Genealogy as a hobby has exploded within the past few years, thanks in large part to the advent of Internet research, and especially to Internet databases containing genealogical material in digital form or as indexes or transcriptions. With the onset of Ancestry.com’s Expert Connect and other online third party genealogical research services, this large group of newcomers also has a way to connect with professional genealogists who can either guide the hobbyist through the research process or who can provide for-pay services to answer tougher problems1.
Unfortunately, the rise in genealogy’s popularity has also precipitated a rise in professional genealogists who do not have the skill, training, and education to actually perform research-for-hire. At the same time, the proliferation of free and for-pay online databases has led to a generation of hobbyists who lack the basic skills necessary to differentiate between a skilled genealogist and an untrained one, not because these hobbyists aren’t intelligent but because they do not know that there’s more to genealogy than Googling a name. Most Internet genealogists simply do not understand the realities of research. For instance:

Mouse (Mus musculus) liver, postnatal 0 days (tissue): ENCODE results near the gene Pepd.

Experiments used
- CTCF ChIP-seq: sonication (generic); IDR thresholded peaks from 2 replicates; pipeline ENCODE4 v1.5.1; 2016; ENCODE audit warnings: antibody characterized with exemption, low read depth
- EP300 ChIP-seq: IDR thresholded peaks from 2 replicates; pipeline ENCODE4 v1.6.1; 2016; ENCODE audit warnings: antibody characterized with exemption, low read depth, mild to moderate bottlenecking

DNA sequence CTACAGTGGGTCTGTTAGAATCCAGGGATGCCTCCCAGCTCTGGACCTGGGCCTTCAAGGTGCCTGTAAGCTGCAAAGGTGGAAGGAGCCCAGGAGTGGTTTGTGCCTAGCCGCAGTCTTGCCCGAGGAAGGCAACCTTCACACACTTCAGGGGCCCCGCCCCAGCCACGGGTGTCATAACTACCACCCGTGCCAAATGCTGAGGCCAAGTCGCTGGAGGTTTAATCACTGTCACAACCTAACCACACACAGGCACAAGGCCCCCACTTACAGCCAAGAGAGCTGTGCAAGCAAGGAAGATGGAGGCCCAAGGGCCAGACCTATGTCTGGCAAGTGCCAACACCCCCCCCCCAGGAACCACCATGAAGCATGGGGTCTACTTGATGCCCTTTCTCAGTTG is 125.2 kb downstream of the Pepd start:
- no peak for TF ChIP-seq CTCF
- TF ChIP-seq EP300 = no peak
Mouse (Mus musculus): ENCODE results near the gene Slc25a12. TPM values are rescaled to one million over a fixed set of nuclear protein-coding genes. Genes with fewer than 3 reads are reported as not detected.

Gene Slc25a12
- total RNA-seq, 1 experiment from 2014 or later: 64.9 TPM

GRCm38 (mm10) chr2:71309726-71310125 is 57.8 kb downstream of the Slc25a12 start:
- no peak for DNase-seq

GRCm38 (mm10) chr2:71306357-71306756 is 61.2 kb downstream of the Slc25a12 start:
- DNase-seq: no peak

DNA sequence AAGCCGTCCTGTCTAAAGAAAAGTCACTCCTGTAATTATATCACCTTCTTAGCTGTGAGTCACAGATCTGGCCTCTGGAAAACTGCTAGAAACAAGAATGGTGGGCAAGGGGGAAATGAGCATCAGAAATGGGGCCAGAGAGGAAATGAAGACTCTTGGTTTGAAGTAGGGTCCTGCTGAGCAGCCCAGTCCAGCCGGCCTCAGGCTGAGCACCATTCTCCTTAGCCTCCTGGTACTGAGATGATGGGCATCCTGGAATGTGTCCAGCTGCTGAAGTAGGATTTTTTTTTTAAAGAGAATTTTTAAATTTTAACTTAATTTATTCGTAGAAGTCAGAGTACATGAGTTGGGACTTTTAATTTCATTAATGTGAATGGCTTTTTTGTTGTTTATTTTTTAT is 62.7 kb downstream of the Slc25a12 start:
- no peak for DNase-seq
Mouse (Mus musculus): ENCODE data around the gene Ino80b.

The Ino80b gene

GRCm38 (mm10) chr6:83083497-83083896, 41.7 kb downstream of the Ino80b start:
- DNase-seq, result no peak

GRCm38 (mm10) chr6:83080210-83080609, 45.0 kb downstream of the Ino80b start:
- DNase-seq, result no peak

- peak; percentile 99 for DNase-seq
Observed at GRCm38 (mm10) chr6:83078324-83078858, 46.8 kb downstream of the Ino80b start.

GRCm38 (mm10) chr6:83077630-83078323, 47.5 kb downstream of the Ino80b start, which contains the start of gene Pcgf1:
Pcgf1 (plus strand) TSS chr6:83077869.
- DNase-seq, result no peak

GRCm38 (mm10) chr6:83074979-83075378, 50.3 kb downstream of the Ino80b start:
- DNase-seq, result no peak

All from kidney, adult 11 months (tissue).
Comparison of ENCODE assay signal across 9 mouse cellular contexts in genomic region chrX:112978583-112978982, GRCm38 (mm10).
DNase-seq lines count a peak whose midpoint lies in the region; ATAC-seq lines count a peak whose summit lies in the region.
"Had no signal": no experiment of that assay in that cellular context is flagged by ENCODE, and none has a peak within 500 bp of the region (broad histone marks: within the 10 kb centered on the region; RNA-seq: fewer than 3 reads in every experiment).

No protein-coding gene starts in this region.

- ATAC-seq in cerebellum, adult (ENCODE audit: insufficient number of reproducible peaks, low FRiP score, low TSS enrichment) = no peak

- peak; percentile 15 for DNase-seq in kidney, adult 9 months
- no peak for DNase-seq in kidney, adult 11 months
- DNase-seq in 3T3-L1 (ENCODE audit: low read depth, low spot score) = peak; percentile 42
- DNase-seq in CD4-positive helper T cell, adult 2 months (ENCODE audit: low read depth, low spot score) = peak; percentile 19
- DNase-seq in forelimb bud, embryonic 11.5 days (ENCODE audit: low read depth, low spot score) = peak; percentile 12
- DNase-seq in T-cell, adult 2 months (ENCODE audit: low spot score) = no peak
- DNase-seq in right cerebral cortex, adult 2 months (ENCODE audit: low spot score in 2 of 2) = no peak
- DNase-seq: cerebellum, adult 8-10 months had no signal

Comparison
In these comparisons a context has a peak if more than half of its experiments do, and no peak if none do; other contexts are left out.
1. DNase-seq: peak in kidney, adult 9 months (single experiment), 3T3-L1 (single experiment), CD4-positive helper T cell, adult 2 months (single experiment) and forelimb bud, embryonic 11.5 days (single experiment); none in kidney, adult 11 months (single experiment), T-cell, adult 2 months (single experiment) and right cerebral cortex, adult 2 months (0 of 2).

- Some estimates place the amount of genealogical material available online in any form as less than 5% of all available physical material
- There’s a large difference between conducting a search for a name in a record, and conducting research into a genealogical problem (the latter includes the former, but it also includes placing the target ancestor in context with his or her community, analyzing each document in various ways, and synthesizing the body of evidence)
- Most Internet family trees (and many published ones, for that matter) have not been proven with solid documentation and are therefore unreliable
And so on. This may sound like a harsh indictment of those new to the field, either as hobbyists or professionals, but it isn’t. Rather, it’s a warning to hobbyists to be cautious when hiring a professional, and especially when hiring one sight unseen. The old maxim caveat emptor (Let the buyer beware) applies here as it does everywhere. And while many professional genealogists may not intend to defraud their clients, there’s no reason for the purchaser of such services to be a victim. Below are a few basic steps to take before hiring a professional.